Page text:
If there ever was a shrink that did the things and acted the way that Finch did, I hope he lost his license and was prosecuted to the fullest extent of the law.
(How does a boy who didn't attend school become a writer? He must've had some awesome editors.)
C.A. Wulff, (author of a TRUE memoir)...more info
- Waiting for the musical
Where's the humor? This book is not funny, it's ridiculous. If you are the type of person who can find humor in a grisly train wreck, then you'll love this book. If there's any truth to the story at all, I believe it's been embellished until it's unrecognizable. I didn't finish the book - I'm waiting for the musical, or perhaps the comedy channel will pick it up. The same people who laugh uncontrollably at a 12-year-old in a movie who blurts out gratuitous, vulgar expletives will find this story to be an over-the-top, knee-slapping hoot....more info
- Didn't care for it
After hearing so much praise for this book, I finally read it and was very dissapointed. I thought it was just downright weird and not funny. The characters struck me as very sad and distorted to say the least - but not funny. I'm sorry to say I found nothing redeeming....more info
This book was absolutely disgusting and I don't believe even half of it actually happened....more info
- This book is too easy to read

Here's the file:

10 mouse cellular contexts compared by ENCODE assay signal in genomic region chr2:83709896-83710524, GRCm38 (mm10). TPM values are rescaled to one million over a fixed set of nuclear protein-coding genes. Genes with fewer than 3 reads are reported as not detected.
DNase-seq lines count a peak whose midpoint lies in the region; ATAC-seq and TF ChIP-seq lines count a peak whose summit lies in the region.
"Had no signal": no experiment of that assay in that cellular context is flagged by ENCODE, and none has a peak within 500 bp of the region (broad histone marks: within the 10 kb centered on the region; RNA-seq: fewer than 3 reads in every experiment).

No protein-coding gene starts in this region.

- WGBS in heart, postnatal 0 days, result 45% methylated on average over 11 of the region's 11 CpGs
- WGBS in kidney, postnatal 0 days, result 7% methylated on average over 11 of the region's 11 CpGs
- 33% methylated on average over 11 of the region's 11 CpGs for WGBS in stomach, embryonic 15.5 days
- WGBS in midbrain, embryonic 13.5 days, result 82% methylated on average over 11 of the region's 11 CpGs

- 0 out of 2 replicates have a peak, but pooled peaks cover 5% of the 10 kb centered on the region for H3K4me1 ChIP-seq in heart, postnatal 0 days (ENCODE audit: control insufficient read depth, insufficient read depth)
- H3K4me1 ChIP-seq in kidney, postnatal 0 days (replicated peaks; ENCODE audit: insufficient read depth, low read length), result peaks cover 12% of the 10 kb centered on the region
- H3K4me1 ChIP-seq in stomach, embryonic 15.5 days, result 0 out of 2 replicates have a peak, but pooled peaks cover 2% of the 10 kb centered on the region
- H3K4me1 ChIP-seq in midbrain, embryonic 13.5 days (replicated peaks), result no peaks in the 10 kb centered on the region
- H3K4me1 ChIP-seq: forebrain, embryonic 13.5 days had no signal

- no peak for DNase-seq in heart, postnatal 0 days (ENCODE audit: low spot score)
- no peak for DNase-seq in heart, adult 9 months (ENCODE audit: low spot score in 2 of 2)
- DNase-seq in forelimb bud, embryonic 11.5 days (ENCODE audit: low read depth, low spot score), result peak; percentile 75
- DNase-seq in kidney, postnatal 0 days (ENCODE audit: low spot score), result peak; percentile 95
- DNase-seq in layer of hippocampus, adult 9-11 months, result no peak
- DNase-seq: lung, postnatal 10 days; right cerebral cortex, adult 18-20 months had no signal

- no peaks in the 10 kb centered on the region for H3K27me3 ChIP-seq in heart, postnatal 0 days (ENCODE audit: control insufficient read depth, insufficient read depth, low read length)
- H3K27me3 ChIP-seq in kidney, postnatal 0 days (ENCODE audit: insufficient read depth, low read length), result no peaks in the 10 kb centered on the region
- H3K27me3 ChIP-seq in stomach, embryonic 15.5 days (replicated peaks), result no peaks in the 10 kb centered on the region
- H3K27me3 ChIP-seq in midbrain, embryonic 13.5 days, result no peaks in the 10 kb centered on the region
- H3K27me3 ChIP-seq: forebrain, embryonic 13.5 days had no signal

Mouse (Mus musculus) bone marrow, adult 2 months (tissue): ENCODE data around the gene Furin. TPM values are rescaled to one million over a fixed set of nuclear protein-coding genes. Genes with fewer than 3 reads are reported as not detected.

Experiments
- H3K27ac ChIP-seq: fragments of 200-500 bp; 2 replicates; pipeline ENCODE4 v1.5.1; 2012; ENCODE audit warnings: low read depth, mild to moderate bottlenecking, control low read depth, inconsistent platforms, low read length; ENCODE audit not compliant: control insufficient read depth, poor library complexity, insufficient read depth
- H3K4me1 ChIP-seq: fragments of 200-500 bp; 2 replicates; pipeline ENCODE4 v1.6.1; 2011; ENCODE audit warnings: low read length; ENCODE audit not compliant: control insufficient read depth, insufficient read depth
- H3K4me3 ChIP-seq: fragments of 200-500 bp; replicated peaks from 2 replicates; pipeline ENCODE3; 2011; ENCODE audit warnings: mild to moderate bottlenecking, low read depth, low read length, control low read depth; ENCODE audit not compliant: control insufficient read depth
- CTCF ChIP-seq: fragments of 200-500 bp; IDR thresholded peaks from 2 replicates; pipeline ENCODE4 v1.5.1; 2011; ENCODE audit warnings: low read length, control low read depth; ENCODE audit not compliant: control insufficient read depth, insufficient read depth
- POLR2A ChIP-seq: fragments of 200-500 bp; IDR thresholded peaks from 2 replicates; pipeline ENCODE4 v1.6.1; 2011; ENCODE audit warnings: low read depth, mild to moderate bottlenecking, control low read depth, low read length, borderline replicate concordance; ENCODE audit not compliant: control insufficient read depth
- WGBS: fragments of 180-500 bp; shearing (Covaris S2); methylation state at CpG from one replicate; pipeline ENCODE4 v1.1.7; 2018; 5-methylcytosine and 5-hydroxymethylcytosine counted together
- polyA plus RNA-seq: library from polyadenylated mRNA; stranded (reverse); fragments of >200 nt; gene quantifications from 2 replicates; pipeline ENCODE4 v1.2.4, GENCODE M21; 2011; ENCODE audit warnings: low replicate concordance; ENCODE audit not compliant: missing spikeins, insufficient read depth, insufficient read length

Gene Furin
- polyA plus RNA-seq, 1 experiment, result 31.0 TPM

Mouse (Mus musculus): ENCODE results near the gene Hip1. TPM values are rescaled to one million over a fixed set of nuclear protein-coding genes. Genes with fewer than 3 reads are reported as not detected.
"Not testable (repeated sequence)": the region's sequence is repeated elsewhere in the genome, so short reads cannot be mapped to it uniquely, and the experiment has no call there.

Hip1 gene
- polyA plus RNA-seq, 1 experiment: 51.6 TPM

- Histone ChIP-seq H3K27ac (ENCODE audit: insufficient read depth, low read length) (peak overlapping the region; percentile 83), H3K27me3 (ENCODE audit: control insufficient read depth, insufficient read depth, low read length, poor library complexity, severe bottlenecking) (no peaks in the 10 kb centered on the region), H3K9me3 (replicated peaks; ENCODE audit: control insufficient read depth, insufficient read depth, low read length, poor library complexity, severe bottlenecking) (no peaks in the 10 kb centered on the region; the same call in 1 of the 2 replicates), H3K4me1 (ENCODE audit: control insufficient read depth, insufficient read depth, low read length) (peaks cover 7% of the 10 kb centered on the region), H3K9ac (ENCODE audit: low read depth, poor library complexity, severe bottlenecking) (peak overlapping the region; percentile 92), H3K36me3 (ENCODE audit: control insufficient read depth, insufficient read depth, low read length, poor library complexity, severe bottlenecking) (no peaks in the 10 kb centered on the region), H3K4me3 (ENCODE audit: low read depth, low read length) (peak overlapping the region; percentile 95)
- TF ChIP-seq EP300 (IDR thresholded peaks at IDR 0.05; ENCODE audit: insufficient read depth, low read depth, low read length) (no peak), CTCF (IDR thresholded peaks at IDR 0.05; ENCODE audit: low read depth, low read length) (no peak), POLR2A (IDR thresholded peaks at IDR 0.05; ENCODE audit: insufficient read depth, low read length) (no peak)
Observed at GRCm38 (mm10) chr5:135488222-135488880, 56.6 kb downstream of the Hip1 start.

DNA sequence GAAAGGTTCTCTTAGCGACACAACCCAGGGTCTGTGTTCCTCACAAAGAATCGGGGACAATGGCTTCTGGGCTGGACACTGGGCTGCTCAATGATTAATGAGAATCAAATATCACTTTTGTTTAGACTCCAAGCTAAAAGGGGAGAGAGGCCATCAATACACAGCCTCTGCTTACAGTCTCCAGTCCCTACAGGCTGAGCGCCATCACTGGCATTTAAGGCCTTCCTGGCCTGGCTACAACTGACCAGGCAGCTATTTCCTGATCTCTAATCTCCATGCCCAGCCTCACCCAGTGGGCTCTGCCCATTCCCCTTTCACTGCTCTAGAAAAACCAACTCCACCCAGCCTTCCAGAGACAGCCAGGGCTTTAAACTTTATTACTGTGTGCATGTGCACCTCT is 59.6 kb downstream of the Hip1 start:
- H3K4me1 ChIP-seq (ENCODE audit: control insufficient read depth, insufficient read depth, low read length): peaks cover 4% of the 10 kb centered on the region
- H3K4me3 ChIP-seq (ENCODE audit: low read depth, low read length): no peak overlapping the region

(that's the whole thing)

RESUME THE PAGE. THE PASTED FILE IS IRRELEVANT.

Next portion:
If it was not for the overtly sexual and disturbing subject manner i would have thought this book was written by a ten year old boy. I got this book because it was at the dollar bookstore and i wanted a change a pace from the English Literature i have been reading lately.
I also got sick of all the pop culture references thought out the book. I also don't believe a lot of what in this memoir is true. The most appalling thing about this story is that all of the characters in this book felt it was ok for him to be sexually active when he was 13 and to have a 33 year old pedophile as a boyfriend. I gave this three stars because it was readable. Another thing that bugs me about this book is the way it is published. The words on the pages are too big and there is way too many spaces between the lines. This makes the book like 300 hundred pages. But if it was mass market paperback it would only be like 150 pages. With the enviorment in a state of decline i felt it should have used less paper. The only reason they made the book this way is too make it seem like it is a bigger book then it really is. If i paid the retail price for it i would have be livid....more info